Options included rally tuned suspension ($50) and cruise control ($175). A Driver’s Package was also available, which included 215/60R14 Goodyear Eagle GT radials on 14-inch turbo cast aluminum wheels, “sport-tuned” front and rear stabilizers, and a Driver Information Center.

1985 Pontiac Grand Am, linked from the Old Car Manual Project’s amazing brochures pages.

I think these were handsome cars, especially with those turbo cast aluminum wheels. Like many America cars of the era that aren’t considered to be collectible, they have essentially vanished despite over 82,000 sold in 1985 alone. They’re invisible in the Hemming’s Motor News classifieds and on eBay and are hard to find anywhere.

1985 Pontiac Firebird Trans Am hatchback coupe

Every year I do a retro CD for the holidays that goes to friends and family. Whatever expertise in popular music that I do have is from the eighties, so I go forward one year in that decade—that means that this year I’m doing 1988. There’s a story behind every year’s CD, and this one involved a 1985 Trans Am. So, I decided I would draw a 1985 Trans Am dashboard and thus this blog post.

“The most serious piece of machinery we put on the road.”

Updates for the 1985 Pontiac Firebird Trans Am included a restyled nose with built-in fog lamps, new taillights, fake hood louvers replacing the traditional power bulge, and full rocker and quarter panel extensions. A new WS6 suspension package was made available for the Trans Am, which included gas pressurized shocks and 16-inch wheels with P245/50VR16 Goodyear “Gatorback” tires for a $664 price tag. Inside, all gages now had graph patterned backgrounds, and a new UT4 “Touch-Control” optional stereo was available.

1985 Pontiac Firebird Trans Am dashboard.

For 1985, the standard Trans Am powertrain was a 165 bhp 5.0 liter/305 cubic inch V8 with a Rochester four-barrel carburetor paired with a five-speed manual transmission. The top of the line engine was the $695 LB9 fuel injected 5.0 liter/305 cubic inch V8, with 205 bhp—but that was only available with a four-speed automatic transmission, yielding a zero to sixty time of about 7.5 seconds. If you wanted the five-speed manual transmission, the best engine choice available on the Trans Am was the 190 bhp H.O. V8 with a four-barrel carburetor.

Mileage with the standard powertrain was 15 city/24 highway by the standards of the day (14/22 by 2017 standards). With a 15.9-gallon fuel tank, a Trans Am owner could expect a range of between 255 and 280 miles with a 10% fuel reserve.

Standard exterior and mechanical equipment on the $11,113 Trans Am (about $26,000 in today’s dollars and close to what a base 2018 Camaro costs) included power brakes (front disc/rear drum), hidden electronically-controlled halogen headlamps, dual sport mirrors, an all-glass rear hatch, a rear deck lid spoiler, and P215/65R15 steel-belted radial tires (still an easily available size) on “deep-dish” 15 x 7 wheels. Inside, reclining front bucket seats and side window defoggers were included.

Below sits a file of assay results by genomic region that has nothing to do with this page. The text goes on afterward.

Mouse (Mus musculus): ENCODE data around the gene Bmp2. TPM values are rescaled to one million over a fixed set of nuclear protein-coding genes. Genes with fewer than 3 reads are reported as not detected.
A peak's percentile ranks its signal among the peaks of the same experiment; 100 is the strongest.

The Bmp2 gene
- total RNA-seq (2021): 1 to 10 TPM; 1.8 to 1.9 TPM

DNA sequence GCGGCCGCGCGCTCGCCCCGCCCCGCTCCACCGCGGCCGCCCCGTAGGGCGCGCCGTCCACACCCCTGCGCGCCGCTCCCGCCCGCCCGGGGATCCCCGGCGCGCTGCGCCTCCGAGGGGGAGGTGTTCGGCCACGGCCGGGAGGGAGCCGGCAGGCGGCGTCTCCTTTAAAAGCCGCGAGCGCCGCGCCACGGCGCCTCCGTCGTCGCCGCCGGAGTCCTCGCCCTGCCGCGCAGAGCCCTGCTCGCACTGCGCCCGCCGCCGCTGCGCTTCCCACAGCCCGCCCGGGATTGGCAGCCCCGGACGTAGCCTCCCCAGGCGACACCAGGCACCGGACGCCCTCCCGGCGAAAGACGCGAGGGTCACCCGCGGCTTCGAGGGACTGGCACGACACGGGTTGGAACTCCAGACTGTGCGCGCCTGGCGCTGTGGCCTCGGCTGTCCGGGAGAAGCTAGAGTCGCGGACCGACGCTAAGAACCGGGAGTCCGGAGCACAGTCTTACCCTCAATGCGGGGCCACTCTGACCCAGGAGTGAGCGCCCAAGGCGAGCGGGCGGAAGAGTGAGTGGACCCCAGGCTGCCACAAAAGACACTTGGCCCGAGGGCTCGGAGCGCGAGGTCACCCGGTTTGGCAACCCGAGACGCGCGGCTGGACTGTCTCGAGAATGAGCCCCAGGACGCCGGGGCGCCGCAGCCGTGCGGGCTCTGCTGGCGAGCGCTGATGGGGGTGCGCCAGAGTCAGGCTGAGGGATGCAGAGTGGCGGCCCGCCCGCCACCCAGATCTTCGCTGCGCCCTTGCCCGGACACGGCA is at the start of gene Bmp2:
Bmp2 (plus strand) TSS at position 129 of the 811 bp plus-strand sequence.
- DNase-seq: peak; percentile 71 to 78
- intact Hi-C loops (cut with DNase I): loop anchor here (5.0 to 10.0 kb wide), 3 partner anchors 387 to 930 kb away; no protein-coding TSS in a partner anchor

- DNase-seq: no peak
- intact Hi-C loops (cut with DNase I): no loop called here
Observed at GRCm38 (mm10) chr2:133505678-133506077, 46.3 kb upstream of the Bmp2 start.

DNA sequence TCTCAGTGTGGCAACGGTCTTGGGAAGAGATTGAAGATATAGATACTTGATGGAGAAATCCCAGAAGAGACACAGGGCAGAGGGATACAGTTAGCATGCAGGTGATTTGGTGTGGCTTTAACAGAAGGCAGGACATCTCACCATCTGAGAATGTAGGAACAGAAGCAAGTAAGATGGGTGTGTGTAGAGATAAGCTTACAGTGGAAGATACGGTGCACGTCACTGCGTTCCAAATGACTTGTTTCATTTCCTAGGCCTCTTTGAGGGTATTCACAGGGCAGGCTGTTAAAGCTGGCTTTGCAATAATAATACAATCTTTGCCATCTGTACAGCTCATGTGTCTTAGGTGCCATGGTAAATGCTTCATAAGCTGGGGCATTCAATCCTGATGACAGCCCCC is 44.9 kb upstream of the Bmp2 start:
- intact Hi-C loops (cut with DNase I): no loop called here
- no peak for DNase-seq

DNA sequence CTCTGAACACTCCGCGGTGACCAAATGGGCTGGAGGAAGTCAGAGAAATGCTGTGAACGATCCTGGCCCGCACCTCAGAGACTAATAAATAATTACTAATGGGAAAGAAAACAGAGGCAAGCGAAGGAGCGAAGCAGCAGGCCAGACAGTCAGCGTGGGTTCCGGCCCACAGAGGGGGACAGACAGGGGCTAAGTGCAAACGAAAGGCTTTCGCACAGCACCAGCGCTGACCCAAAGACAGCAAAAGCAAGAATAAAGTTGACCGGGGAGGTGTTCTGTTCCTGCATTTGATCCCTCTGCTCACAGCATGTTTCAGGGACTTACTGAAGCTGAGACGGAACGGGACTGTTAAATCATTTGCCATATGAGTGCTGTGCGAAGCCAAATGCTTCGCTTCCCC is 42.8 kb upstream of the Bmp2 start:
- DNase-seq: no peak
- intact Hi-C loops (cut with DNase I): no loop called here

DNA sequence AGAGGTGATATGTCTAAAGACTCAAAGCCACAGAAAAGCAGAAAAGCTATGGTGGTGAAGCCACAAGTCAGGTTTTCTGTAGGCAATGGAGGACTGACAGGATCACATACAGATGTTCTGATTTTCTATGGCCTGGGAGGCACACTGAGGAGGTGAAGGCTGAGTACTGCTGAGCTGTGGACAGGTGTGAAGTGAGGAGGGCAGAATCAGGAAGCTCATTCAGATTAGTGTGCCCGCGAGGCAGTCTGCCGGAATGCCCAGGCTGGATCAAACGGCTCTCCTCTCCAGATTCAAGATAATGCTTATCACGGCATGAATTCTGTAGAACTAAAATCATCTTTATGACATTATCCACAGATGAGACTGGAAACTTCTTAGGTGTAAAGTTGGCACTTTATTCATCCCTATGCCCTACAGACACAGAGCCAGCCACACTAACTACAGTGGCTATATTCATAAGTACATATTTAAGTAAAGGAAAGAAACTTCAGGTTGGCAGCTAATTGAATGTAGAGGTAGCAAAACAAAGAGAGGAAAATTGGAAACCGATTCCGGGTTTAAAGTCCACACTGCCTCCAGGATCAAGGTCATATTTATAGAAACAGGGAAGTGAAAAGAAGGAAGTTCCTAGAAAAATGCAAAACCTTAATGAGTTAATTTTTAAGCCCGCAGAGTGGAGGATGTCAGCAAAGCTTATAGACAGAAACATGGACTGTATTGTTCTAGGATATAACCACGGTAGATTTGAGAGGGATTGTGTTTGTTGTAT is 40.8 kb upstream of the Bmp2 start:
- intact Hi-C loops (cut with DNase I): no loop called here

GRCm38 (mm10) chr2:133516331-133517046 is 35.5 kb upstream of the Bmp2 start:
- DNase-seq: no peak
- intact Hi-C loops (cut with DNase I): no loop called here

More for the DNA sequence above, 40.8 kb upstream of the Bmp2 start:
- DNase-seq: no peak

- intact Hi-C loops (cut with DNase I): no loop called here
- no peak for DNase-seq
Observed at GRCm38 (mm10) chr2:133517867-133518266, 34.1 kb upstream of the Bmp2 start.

Options included T-tops ($825), a louvered rear sunshield ($210), air conditioning ($630), Recaro bucket seats ($636), and cruise control ($175).

Trans Am page from the 1985 Pontiac brochure, linked from the Old Car Manual Project’s amazing brochures pages.

The 1985 Trans Am sold reasonably well, with 44,028 sold—about 46% of total Firebird sales. Third-generation Firebirds have a strong following, and 1985 Trans Ams make regular appearances in the Hemming’s Motor News classifieds. As I write this in December 2017, there’s a dark blue LB9-equipped car for sale for $5,850. According to Hagerty’s valuation tools, all the money for a 1985 Trans Am in #1/Concours condition is $21,000, with a far more typical #3/Good car going for $8,000.

Please make mine black, please—I think.

1989 Cadillac Sedan deVille

For unclear reasons, one, but only one, of the supermarkets in my area often has interesting eighties cars parked outside. Today, despite the snow on the ground, there was a 1989 Cadillac Sedan deVille on “display” with classic car tags—good enough reason for this blog entry.

“… the definitive full-size luxury car”

Cadillac’s Sedan deVille was substantially revised for 1989, marking the first time that it had been “up-sized” for almost two decades. Overall length increased by nearly nine inches, while the wheelbase increased by three inches. The styling of this C-body was more in the traditional Cadillac vein than the 1985-1988 cars, with vertical blades in the rear that somewhat resembled the fins of previous decades. Changes extended to the interior, with more comfortable seats and more room in the rear compartment. New options included a heated windshield defogger ($250) and a Delco-Bose stereo with compact disc player ($872).